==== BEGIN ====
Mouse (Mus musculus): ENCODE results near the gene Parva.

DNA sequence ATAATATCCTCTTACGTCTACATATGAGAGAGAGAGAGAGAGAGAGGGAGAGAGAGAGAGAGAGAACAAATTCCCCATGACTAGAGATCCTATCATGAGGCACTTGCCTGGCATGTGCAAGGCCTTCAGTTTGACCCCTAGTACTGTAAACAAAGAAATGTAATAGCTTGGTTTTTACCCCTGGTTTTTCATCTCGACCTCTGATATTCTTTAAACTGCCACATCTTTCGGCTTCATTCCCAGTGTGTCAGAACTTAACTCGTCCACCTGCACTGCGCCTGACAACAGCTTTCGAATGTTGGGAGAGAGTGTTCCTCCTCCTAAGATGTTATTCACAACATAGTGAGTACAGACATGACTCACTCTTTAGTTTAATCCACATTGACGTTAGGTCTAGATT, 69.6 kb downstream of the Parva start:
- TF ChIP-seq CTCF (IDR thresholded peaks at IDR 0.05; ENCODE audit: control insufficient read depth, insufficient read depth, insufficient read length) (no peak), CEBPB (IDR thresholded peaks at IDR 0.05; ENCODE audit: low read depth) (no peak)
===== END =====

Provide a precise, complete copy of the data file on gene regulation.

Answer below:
Mouse (Mus musculus): ENCODE results near the gene Parva.

DNA sequence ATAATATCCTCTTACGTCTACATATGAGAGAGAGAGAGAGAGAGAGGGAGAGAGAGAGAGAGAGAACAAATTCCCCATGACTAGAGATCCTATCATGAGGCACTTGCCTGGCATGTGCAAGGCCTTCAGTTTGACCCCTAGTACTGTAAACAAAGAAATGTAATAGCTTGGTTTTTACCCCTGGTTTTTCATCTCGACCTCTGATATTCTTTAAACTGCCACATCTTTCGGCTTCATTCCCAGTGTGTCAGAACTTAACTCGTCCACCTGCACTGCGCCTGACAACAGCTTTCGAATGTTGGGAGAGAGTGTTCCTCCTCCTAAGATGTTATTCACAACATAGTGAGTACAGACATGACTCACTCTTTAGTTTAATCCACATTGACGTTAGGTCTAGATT, 69.6 kb downstream of the Parva start:
- TF ChIP-seq CTCF (IDR thresholded peaks at IDR 0.05; ENCODE audit: control insufficient read depth, insufficient read depth, insufficient read length) (no peak), CEBPB (IDR thresholded peaks at IDR 0.05; ENCODE audit: low read depth) (no peak)